Of course the facts of American labor history tell a very different story. Immigrants from Italy, Greece, and Spanish-speaking lands have typically done the most arduous (and often dangerous) work for the lowest pay, because they were determined to build a better life for their children. (The greatest roadblock to today’s anti-immigrant crusade is the business community’s acute awareness of this fact.)

Again, the question arises: Why has it been so easy for a mythic perception to eclipse obvious empirical truth? In this case, we should recognize that, like most myths, this one may have a kernel of truth. Southern Europeans are willing to work as hard as northern Europeans. But there probably is a significant difference in their cultural view of what people do when the working day is over.

The Northwest European Protestant traditions insist on a myth of absolute self-discipline, 24/7. To the south, there seems to be more acceptance of some degree of indulgence in sense pleasure once the work is done. (Perhaps the Catholic and Greek Orthodox theologies of confession, penitence, and indulgence play a role here, but that’s a question for specialists to debate.)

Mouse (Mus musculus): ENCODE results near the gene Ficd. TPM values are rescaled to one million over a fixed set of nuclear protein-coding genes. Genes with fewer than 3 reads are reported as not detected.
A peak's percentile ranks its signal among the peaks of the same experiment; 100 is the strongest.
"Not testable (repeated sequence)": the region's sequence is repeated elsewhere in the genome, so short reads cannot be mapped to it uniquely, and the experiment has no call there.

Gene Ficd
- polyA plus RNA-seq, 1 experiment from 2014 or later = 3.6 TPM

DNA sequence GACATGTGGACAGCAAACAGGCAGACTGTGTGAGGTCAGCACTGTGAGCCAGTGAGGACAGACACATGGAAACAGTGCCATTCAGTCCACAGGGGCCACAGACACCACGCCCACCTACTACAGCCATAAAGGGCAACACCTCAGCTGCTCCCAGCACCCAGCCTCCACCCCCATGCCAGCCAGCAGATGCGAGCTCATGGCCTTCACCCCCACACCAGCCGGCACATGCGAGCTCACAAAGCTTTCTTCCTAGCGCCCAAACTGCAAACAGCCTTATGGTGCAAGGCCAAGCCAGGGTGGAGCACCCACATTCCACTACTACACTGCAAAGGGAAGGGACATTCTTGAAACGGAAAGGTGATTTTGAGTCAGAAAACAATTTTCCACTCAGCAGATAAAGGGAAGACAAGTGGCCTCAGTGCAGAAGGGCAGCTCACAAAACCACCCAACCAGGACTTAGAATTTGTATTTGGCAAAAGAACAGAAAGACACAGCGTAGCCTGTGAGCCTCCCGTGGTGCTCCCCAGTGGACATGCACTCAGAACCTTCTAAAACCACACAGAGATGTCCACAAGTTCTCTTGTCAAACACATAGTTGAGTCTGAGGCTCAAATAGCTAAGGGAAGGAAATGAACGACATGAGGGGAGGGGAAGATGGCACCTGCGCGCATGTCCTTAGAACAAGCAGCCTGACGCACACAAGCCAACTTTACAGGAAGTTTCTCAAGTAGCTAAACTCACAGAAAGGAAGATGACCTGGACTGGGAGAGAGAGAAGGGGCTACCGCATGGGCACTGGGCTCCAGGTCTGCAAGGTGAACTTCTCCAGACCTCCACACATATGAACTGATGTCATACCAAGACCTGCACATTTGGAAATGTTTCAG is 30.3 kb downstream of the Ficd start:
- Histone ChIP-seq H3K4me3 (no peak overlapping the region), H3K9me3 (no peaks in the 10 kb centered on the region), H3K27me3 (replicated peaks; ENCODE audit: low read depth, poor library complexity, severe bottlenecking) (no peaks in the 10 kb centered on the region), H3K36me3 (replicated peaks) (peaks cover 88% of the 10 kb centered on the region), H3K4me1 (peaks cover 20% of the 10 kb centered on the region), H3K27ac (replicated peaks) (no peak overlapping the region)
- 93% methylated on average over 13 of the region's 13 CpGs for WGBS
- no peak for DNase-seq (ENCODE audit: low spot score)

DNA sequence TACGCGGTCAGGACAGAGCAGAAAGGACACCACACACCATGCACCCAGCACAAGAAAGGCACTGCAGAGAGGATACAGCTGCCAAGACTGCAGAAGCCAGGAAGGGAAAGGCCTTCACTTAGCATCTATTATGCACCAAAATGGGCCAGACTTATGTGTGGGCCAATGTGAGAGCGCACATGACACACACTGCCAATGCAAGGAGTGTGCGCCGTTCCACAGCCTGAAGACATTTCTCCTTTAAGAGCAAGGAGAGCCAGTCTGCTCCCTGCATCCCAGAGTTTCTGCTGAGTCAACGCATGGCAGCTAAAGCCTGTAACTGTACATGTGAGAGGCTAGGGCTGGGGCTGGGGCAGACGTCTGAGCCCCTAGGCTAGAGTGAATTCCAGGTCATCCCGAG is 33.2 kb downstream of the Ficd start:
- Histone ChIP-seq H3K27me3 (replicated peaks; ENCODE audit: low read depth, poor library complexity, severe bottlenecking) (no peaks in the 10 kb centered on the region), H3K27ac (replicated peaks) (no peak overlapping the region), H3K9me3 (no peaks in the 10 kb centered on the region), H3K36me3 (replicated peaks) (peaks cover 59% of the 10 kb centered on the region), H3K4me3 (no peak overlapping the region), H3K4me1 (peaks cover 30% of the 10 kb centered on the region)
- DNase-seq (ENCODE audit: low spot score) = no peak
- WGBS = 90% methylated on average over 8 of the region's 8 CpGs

Of course Americans of Northwest European heritage knew that there was plenty of indulgence in their own communities, too. But their cultural traditions demanded that it be kept secret and largely denied. The best tool for denial is to point the finger of blame at some “other,” who is labeled, by definition, sinful. That makes “us,” the total antithesis, by definition virtuous. So a difference in cultural orientations got blown into a dichotomy of saints against sinners.

This dichotomy dominated the discourse of white America through the early twentieth century. Only gradually did it fade in the last six or seven decades. the Latino community, along with the African American and native American communities, still suffer from it in quite overt ways.

Does this mythic heritage directly affect the way American media report, and American people perceive, the economic situation in southern Europe? There’s no way to prove it. But the disparity between perception and empirical economic facts, plus the scarcity of discussion about that disparity here in America, suggest that some unrecognized factors are at work beneath the surface of our political culture. The mythic tradition I’ve sketched here must surely play a part.

Whatever those X factors are, they have very real consequences in the real world. A headline in the New York Times (mobile edition, July 5, 2012) sums it up: “Washington’s New Austerity Spreads Around the Pain.” Of course the pain isn’t spread evenly. As always, the lower down you are on the economic ladder, the more it hurts. But if most Americans are persuaded that they need more austerity to avoid the dread fate of becoming Greece or Spain or Italy, the pain will only get worse.